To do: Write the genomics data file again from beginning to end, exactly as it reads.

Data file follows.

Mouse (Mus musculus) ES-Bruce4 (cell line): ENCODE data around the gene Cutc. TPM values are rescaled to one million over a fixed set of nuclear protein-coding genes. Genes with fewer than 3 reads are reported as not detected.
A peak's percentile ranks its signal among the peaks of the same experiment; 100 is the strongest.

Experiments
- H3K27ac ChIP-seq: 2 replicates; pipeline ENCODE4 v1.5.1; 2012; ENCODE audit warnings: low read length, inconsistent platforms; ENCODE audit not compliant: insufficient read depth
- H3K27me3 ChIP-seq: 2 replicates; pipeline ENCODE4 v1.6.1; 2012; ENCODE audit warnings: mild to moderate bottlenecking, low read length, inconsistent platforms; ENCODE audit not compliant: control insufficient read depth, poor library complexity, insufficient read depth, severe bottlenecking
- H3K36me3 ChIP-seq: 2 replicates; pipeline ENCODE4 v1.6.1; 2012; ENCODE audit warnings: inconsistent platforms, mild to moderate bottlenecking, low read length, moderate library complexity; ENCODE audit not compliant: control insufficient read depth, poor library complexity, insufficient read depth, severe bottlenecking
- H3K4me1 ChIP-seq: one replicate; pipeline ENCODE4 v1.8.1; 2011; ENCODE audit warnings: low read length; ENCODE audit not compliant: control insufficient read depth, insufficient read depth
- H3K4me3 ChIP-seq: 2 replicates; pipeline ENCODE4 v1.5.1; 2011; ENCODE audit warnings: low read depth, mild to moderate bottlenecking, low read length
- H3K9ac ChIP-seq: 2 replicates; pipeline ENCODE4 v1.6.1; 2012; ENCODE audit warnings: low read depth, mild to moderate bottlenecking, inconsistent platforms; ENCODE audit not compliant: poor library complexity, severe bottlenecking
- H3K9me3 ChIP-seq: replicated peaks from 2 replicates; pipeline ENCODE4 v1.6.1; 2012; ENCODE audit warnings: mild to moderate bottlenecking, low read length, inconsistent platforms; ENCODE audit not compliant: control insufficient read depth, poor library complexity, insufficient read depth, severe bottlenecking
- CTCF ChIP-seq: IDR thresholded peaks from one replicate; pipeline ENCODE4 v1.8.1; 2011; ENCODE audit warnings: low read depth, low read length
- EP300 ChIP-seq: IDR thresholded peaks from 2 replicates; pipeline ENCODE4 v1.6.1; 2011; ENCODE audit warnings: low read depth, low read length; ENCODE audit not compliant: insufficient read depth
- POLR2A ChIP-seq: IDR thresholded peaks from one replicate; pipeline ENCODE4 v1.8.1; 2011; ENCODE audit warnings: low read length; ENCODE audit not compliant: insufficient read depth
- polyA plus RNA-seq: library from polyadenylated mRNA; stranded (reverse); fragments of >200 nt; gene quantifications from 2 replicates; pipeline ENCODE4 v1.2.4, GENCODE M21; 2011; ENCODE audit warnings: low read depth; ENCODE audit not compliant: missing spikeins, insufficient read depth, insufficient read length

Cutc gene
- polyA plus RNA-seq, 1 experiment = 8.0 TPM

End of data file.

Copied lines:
Mouse (Mus musculus) ES-Bruce4 (cell line): ENCODE data around the gene Cutc. TPM values are rescaled to one million over a fixed set of nuclear protein-coding genes. Genes with fewer than 3 reads are reported as not detected.
A peak's percentile ranks its signal among the peaks of the same experiment; 100 is the strongest.

Experiments
- H3K27ac ChIP-seq: 2 replicates; pipeline ENCODE4 v1.5.1; 2012; ENCODE audit warnings: low read length, inconsistent platforms; ENCODE audit not compliant: insufficient read depth
- H3K27me3 ChIP-seq: 2 replicates; pipeline ENCODE4 v1.6.1; 2012; ENCODE audit warnings: mild to moderate bottlenecking, low read length, inconsistent platforms; ENCODE audit not compliant: control insufficient read depth, poor library complexity, insufficient read depth, severe bottlenecking
- H3K36me3 ChIP-seq: 2 replicates; pipeline ENCODE4 v1.6.1; 2012; ENCODE audit warnings: inconsistent platforms, mild to moderate bottlenecking, low read length, moderate library complexity; ENCODE audit not compliant: control insufficient read depth, poor library complexity, insufficient read depth, severe bottlenecking
- H3K4me1 ChIP-seq: one replicate; pipeline ENCODE4 v1.8.1; 2011; ENCODE audit warnings: low read length; ENCODE audit not compliant: control insufficient read depth, insufficient read depth
- H3K4me3 ChIP-seq: 2 replicates; pipeline ENCODE4 v1.5.1; 2011; ENCODE audit warnings: low read depth, mild to moderate bottlenecking, low read length
- H3K9ac ChIP-seq: 2 replicates; pipeline ENCODE4 v1.6.1; 2012; ENCODE audit warnings: low read depth, mild to moderate bottlenecking, inconsistent platforms; ENCODE audit not compliant: poor library complexity, severe bottlenecking
- H3K9me3 ChIP-seq: replicated peaks from 2 replicates; pipeline ENCODE4 v1.6.1; 2012; ENCODE audit warnings: mild to moderate bottlenecking, low read length, inconsistent platforms; ENCODE audit not compliant: control insufficient read depth, poor library complexity, insufficient read depth, severe bottlenecking
- CTCF ChIP-seq: IDR thresholded peaks from one replicate; pipeline ENCODE4 v1.8.1; 2011; ENCODE audit warnings: low read depth, low read length
- EP300 ChIP-seq: IDR thresholded peaks from 2 replicates; pipeline ENCODE4 v1.6.1; 2011; ENCODE audit warnings: low read depth, low read length; ENCODE audit not compliant: insufficient read depth
- POLR2A ChIP-seq: IDR thresholded peaks from one replicate; pipeline ENCODE4 v1.8.1; 2011; ENCODE audit warnings: low read length; ENCODE audit not compliant: insufficient read depth
- polyA plus RNA-seq: library from polyadenylated mRNA; stranded (reverse); fragments of >200 nt; gene quantifications from 2 replicates; pipeline ENCODE4 v1.2.4, GENCODE M21; 2011; ENCODE audit warnings: low read depth; ENCODE audit not compliant: missing spikeins, insufficient read depth, insufficient read length

Cutc gene
- polyA plus RNA-seq, 1 experiment = 8.0 TPM